Back to Uni: 67% of Brits lack boot space!

22. září 2023

With Freshers’ Week looming, and students packing up the car for that long-awaited trip to university, research by Škoda has revealed that one in three UK motorists (33%) feel their car boot is too small for their needs. More than a quarter (29%) of drivers also admitted they have travelled at least once with a purchase partially hanging out of their boot.

Škoda’s research reveals that, off the back of a furniture shopping spree, 64% of UK motorists said they’ve had to leave a potential purchase behind because it was too big to fit in their car, while others have driven at least once with an oversized purchase hanging out of their car window (26%).

The most common home furnishings UK drivers have had to leave behind are flatpack wardrobes, bed frames, and TVs. Attempting to fit everything is a stressful task, as almost a third (28%) admitted to damaging the item they’d just bought, while around one in five (22%) said they’d also damaged their car while trying to get everything loaded.

These stresses are alleviated for Škoda drivers, who benefit from flatpack freedom thanks to class-leading space and room to spare, in addition to intuitive, clever storage solutions for smaller items. The largest boot offering is found in the Kodiaq SUV (7-seater), where outright luggage space expands up to 2,005 litres with all rear seats folded down.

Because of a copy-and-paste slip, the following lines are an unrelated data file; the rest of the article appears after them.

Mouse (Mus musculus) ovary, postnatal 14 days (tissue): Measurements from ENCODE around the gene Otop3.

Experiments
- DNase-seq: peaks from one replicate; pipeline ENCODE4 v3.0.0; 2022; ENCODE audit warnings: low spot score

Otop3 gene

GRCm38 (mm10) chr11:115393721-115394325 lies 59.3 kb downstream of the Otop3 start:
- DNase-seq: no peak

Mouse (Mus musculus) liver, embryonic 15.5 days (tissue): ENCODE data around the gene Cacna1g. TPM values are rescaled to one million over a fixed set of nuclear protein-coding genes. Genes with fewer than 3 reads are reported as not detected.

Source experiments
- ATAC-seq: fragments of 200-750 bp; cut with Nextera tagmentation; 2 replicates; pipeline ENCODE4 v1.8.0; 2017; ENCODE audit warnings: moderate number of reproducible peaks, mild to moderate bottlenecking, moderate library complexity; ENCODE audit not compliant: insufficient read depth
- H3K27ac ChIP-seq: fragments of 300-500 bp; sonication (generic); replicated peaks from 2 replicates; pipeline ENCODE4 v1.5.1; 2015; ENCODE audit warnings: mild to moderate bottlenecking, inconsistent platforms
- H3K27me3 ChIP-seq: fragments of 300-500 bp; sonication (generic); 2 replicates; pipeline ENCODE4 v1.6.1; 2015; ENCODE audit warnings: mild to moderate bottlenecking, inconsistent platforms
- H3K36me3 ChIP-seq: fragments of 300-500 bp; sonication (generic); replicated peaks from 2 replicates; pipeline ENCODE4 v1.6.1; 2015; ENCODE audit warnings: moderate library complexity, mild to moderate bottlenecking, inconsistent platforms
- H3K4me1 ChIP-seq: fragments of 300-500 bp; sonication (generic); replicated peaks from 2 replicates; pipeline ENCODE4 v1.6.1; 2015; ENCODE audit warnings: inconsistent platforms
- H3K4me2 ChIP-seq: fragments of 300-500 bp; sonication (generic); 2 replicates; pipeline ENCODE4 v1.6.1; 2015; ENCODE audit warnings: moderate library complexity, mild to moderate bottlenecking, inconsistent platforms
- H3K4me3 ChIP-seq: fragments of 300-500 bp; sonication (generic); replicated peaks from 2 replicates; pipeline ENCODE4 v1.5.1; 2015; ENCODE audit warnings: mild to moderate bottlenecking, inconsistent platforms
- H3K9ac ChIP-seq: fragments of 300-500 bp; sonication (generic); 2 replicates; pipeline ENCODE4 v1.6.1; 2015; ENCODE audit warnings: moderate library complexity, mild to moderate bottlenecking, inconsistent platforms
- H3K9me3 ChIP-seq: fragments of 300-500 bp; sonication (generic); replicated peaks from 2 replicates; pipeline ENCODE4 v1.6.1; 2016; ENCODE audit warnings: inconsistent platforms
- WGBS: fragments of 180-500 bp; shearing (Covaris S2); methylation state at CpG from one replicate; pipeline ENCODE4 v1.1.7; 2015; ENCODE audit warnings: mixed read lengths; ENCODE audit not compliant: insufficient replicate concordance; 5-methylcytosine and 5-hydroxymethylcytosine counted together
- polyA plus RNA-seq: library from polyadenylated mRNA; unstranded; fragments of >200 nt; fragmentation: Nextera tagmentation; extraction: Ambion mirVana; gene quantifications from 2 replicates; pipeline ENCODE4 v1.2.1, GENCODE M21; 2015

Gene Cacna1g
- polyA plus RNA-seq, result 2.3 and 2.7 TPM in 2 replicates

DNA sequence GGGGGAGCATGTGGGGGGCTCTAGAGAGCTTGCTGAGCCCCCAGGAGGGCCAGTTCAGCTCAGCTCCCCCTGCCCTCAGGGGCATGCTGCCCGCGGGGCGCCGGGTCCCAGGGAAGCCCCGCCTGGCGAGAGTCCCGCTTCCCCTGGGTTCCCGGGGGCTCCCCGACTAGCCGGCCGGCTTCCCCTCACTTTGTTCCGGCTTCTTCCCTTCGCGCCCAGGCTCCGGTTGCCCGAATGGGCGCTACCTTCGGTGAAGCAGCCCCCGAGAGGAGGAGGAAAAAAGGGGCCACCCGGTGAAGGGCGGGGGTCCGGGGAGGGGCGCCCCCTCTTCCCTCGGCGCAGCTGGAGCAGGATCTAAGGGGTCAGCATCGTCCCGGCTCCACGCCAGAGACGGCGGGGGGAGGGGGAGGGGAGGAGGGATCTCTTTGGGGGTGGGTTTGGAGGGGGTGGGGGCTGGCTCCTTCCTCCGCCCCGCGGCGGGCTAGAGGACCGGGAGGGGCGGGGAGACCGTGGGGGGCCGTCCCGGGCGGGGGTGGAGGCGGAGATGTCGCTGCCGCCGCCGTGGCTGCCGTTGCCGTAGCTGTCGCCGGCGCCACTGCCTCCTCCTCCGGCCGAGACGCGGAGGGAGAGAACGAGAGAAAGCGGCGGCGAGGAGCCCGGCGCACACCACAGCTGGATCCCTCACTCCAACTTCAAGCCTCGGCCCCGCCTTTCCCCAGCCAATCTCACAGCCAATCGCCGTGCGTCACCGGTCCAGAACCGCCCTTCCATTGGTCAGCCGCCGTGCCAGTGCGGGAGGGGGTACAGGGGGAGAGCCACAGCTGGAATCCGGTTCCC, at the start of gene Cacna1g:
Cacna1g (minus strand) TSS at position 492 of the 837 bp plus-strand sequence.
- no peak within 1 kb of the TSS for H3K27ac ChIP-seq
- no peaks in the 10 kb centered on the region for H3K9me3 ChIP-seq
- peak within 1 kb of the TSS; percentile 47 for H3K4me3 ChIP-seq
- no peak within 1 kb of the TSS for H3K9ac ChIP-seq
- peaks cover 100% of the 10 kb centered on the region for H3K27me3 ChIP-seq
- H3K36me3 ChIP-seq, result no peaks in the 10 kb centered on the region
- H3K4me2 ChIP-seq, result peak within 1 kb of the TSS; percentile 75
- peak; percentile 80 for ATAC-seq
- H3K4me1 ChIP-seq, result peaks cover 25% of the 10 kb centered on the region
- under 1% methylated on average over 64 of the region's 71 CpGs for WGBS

In the Karoq SUV, the optional VarioFlex seating system allows owners to adjust and remove the second-row seats altogether – offering buyers an impressive level of flexibility. The centre seat can be removed, while the outer rear seats can be moved to the centre, providing more shoulder room for passengers in the back. When extra space is required, the back seats can be removed fully, providing up to 1,810 litres of capacity.

The entire Škoda line-up offers drivers incredible flexibility when it comes to interior space, with leading boot space across the range:

Model Boot Space

Overall boot capacity isn‘t the only limiting factor when loading up with bulky buys. Almost a third (29%) of drivers revealed that, on most occasions, their boot is already full of items that they forget to leave at home, while a quarter (24%) said rear seats not folding flat limits the outright carrying capacity.

Cars that are loaded incorrectly could pose a danger to road users and potentially result in three penalty points and possible fines. Despite these regulations, 39% of participants admitted that they had previously carried their purchases home with limited or blocked visibility. Drivers born between 1997 and 2012 proved to be the most vigilant with only 30% admitting to having a load limiting their visibility, in contrast with almost 55% of drivers aged between 55 and 65 years old.

While it isn’t illegal to drive with the boot open, the Department for Transport has a selection of rules that all drivers must follow to avoid any fines and points on their driving license:

• The car’s registration plate must be visible at all times

• Rear lights must be visible at all times

• The item shouldn’t hang more than one metre from the car

• Any hanging item should be properly secured

• Items shouldn’t obstruct the driver’s view of the road or their mirrors


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